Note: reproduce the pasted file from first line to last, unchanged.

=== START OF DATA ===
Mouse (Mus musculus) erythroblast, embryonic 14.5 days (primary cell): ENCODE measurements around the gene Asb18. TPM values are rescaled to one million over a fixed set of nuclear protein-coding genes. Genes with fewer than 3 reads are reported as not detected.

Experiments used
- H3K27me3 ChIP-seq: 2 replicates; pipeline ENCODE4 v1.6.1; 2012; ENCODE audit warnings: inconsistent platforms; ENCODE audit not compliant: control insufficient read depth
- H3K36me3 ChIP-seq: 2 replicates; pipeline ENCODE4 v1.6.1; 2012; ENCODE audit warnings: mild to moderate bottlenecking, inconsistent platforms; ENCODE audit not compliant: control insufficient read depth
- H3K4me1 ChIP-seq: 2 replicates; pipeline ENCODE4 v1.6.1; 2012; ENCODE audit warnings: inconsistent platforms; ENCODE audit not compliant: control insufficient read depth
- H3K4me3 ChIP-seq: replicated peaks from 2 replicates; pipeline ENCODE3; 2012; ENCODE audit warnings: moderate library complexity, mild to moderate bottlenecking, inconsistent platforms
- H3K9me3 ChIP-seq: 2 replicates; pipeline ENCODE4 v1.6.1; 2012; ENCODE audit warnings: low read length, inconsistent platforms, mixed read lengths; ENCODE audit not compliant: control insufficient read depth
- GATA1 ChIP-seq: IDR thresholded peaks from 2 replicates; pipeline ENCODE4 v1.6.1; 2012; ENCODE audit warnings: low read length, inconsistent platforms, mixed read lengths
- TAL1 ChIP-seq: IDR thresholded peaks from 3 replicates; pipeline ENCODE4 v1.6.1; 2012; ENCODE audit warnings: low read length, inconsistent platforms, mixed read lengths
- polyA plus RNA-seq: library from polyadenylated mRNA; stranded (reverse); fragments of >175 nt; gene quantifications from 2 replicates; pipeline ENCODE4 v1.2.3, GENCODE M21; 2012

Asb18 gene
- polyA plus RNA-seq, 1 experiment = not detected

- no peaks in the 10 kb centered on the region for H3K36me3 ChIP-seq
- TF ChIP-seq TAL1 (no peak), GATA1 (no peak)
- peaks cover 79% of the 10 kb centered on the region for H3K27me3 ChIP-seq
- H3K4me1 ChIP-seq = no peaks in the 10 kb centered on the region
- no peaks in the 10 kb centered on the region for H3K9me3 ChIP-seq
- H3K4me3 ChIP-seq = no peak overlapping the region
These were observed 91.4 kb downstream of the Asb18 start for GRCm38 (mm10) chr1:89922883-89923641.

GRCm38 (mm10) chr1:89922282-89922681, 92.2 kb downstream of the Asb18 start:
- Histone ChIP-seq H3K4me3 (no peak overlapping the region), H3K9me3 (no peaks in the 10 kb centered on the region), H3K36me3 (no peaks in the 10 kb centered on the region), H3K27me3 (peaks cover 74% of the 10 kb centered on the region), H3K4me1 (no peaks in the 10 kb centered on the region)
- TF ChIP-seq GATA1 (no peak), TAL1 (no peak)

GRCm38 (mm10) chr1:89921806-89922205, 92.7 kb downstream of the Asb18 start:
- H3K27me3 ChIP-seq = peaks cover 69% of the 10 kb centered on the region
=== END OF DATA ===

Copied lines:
Mouse (Mus musculus) erythroblast, embryonic 14.5 days (primary cell): ENCODE measurements around the gene Asb18. TPM values are rescaled to one million over a fixed set of nuclear protein-coding genes. Genes with fewer than 3 reads are reported as not detected.

Experiments used
- H3K27me3 ChIP-seq: 2 replicates; pipeline ENCODE4 v1.6.1; 2012; ENCODE audit warnings: inconsistent platforms; ENCODE audit not compliant: control insufficient read depth
- H3K36me3 ChIP-seq: 2 replicates; pipeline ENCODE4 v1.6.1; 2012; ENCODE audit warnings: mild to moderate bottlenecking, inconsistent platforms; ENCODE audit not compliant: control insufficient read depth
- H3K4me1 ChIP-seq: 2 replicates; pipeline ENCODE4 v1.6.1; 2012; ENCODE audit warnings: inconsistent platforms; ENCODE audit not compliant: control insufficient read depth
- H3K4me3 ChIP-seq: replicated peaks from 2 replicates; pipeline ENCODE3; 2012; ENCODE audit warnings: moderate library complexity, mild to moderate bottlenecking, inconsistent platforms
- H3K9me3 ChIP-seq: 2 replicates; pipeline ENCODE4 v1.6.1; 2012; ENCODE audit warnings: low read length, inconsistent platforms, mixed read lengths; ENCODE audit not compliant: control insufficient read depth
- GATA1 ChIP-seq: IDR thresholded peaks from 2 replicates; pipeline ENCODE4 v1.6.1; 2012; ENCODE audit warnings: low read length, inconsistent platforms, mixed read lengths
- TAL1 ChIP-seq: IDR thresholded peaks from 3 replicates; pipeline ENCODE4 v1.6.1; 2012; ENCODE audit warnings: low read length, inconsistent platforms, mixed read lengths
- polyA plus RNA-seq: library from polyadenylated mRNA; stranded (reverse); fragments of >175 nt; gene quantifications from 2 replicates; pipeline ENCODE4 v1.2.3, GENCODE M21; 2012

Asb18 gene
- polyA plus RNA-seq, 1 experiment = not detected

- no peaks in the 10 kb centered on the region for H3K36me3 ChIP-seq
- TF ChIP-seq TAL1 (no peak), GATA1 (no peak)
- peaks cover 79% of the 10 kb centered on the region for H3K27me3 ChIP-seq
- H3K4me1 ChIP-seq = no peaks in the 10 kb centered on the region
- no peaks in the 10 kb centered on the region for H3K9me3 ChIP-seq
- H3K4me3 ChIP-seq = no peak overlapping the region
These were observed 91.4 kb downstream of the Asb18 start for GRCm38 (mm10) chr1:89922883-89923641.

GRCm38 (mm10) chr1:89922282-89922681, 92.2 kb downstream of the Asb18 start:
- Histone ChIP-seq H3K4me3 (no peak overlapping the region), H3K9me3 (no peaks in the 10 kb centered on the region), H3K36me3 (no peaks in the 10 kb centered on the region), H3K27me3 (peaks cover 74% of the 10 kb centered on the region), H3K4me1 (no peaks in the 10 kb centered on the region)
- TF ChIP-seq GATA1 (no peak), TAL1 (no peak)

GRCm38 (mm10) chr1:89921806-89922205, 92.7 kb downstream of the Asb18 start:
- H3K27me3 ChIP-seq = peaks cover 69% of the 10 kb centered on the region